Today (Sunday) we had no tour commitments today left for our walking tour of the Old City about 10am. Our first stop was at the Church of the Holy Sepulcher where we hoped to get into the chapel built over the site of Jesus’ tomb. The crowds had thwarted us a few days ago and we hoped that getting there a little earlier might be an advantage. Not so!
I don’t know why it hadn’t occurred to us but this being Sunday meant that many Christian visitors were in the church. In addition – and this certainly had not been expected – the chapel itself was in commission for a service as we arrived. With no idea at what time the already long line would start to move we once again reluctantly left. So near and yet so far……. But something to try again in a future visit, perhaps.
We left the Church and made our way down the Via Dolorosa again to the Church of St Anne which is built over the assumed site where the Virgin Mary was born. It is a beautiful little church built in garden surroundings and right next to the Bethesda Pools where Jesus commanded the man to “Take up thy bed and walk”. A church from the period of the Crusades also stands nearby, although that is no guarantee of authenticity of a Holy site as the Crusaders seem to have found almost everything in this city and surrounding area to have had some Biblical significance.
We then left the Old City via the Lion Gate and were just across the valley from the Mount of Olives and the Garden of Gethsemane, as well as being very close to the church built over the tomb of the Virgin Mary. We chose not to climb the Mount of Olives and were present at a time when the Garden and the other points of interest were closed for a couple of hours. (This somewhat random closing schedule seems to be a feature of Israeli sites and, although the guide books generally do a good job of identifying hours, it is often difficult to visit a series of sites without a wait).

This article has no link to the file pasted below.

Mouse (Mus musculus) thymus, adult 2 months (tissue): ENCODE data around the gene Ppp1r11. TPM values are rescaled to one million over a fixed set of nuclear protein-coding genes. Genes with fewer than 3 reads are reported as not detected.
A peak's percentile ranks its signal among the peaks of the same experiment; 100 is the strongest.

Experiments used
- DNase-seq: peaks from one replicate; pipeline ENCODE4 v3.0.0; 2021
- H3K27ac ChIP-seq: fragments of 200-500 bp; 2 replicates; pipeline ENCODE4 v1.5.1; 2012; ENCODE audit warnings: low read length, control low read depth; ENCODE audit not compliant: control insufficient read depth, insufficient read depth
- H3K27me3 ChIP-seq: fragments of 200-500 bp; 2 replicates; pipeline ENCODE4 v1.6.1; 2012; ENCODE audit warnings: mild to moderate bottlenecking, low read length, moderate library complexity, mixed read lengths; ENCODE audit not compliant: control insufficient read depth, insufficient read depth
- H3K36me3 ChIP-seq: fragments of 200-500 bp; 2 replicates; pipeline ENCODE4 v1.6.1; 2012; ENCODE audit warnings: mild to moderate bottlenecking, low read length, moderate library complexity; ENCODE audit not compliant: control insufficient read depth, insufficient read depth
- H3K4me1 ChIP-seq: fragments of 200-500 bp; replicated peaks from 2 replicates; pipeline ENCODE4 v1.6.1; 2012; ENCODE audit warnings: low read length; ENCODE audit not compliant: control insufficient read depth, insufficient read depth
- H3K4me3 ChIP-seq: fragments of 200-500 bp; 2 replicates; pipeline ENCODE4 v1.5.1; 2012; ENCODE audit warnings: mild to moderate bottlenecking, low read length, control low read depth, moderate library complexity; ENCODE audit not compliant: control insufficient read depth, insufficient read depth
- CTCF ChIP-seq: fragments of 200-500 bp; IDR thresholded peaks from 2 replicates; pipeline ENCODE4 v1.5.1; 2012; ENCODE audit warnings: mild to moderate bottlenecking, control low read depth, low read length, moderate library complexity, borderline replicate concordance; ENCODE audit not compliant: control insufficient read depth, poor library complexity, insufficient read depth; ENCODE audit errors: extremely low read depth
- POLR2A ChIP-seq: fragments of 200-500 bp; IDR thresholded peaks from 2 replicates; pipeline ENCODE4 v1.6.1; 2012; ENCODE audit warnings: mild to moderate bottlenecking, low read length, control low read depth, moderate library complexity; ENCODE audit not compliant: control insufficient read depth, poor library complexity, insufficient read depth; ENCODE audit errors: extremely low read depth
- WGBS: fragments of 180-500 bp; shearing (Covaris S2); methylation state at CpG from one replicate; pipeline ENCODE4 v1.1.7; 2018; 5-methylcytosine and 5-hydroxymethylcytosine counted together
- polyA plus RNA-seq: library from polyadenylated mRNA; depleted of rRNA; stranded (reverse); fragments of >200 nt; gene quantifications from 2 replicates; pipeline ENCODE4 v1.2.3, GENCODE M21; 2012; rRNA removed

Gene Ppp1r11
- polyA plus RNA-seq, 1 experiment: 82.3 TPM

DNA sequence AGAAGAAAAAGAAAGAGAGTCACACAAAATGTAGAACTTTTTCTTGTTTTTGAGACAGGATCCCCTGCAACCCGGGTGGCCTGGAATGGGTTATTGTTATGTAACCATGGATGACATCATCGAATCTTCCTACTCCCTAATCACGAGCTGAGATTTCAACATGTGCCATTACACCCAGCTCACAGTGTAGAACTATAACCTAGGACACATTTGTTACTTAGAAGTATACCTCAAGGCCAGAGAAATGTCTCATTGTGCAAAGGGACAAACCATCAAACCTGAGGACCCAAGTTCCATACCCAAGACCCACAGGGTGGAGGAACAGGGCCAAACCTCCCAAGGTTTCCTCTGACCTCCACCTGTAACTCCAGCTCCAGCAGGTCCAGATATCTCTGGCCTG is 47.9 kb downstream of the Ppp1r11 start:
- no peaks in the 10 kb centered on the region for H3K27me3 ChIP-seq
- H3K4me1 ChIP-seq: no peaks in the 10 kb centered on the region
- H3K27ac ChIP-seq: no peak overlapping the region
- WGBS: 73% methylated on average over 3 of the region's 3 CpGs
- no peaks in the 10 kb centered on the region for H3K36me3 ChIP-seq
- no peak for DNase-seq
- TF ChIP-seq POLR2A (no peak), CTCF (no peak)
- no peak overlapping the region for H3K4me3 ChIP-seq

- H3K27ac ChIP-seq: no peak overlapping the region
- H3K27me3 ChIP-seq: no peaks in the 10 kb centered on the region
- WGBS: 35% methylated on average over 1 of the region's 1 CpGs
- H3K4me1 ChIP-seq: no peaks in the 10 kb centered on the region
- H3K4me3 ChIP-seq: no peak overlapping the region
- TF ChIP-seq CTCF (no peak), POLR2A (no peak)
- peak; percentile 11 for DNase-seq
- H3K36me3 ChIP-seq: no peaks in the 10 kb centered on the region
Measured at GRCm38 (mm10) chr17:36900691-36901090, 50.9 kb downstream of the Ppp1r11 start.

So, we chose to stand beneath the City Walls below Temple Mount and simply gaze over the valley to the much greener hillside opposite. The cypress and olive trees, unpaved paths and little in the way of buildings other than churches provided a scene more like those imagined from Bible readings than perhaps most in the city. In addition, there is a vast archeological site just beneath the walls and a huge cemetery claiming tombs of many Old Testament figures. There are also tunnels attributed to King Hezekiah (approximately 8th century BC) which were built to prepare for a siege on the City of David expected from the Assyrians and mentioned in the Second Book of Kings.
So we were once again quite literally overlooking perhaps three thousand years of history in an area that had experienced many experiences of peace, war and conflict as depicted in the Old and New Testaments. Perhaps underscoring this and bringing it right up-to-date, we could also see atop the Mount of Olives the concrete wall diving Jerusalem from the Palestinian West Bank as well as one of the Israeli settlements that have been built just across that wall causing further recent unrest.
We re-entered the Old City and made our way to the end of the line waiting to enter Temple Mount. This area, which accounts for about 1/8 the area of the Old City and is bounded on the west by the Wailing Wall, is under Muslim control. Once again, it is open only a few hours each day to non-Muslims, partly to facilitate prayer at the Dome of the Rock (a gold domed icon of the Muslim faith in Jerusalem) and the Al Aqsa mosque and partly as an aid the crowd control in (as one of our fellow visitors said) “the most volatile site on earth”.
Unfortunately we were not to enter this potentially volatile area as, after about 40 minutes standing in the hot sun, the 2:30 entry time came and the gate was abruptly and forcibly closed and the remaining line was forced to disburse – to try again some other time. Once again, we were close (and perhaps that is the main thing we needed) but it certainly would have been a privilege to get closer to what had been the site of the Second Temple of Jerusalem, once more built by King Herod. It is the temple that Jesus would have visited and at which he taught, as well as turning over the tables of the money changers. It is of paramount importance to Christians and Jews as well as being the third holiest site of the Muslim Faith – and yet today it is illegal (under Israeli law) for Jews to pray on Temple Mount and impossible for others, such as ourselves, to carry a Bible into this site. It is perhaps little wonder that it a volatile area!
That essentially concludes our five days in Jerusalem but we intend to visit more sites of significance from our new base in Tel Aviv starting tomorrow.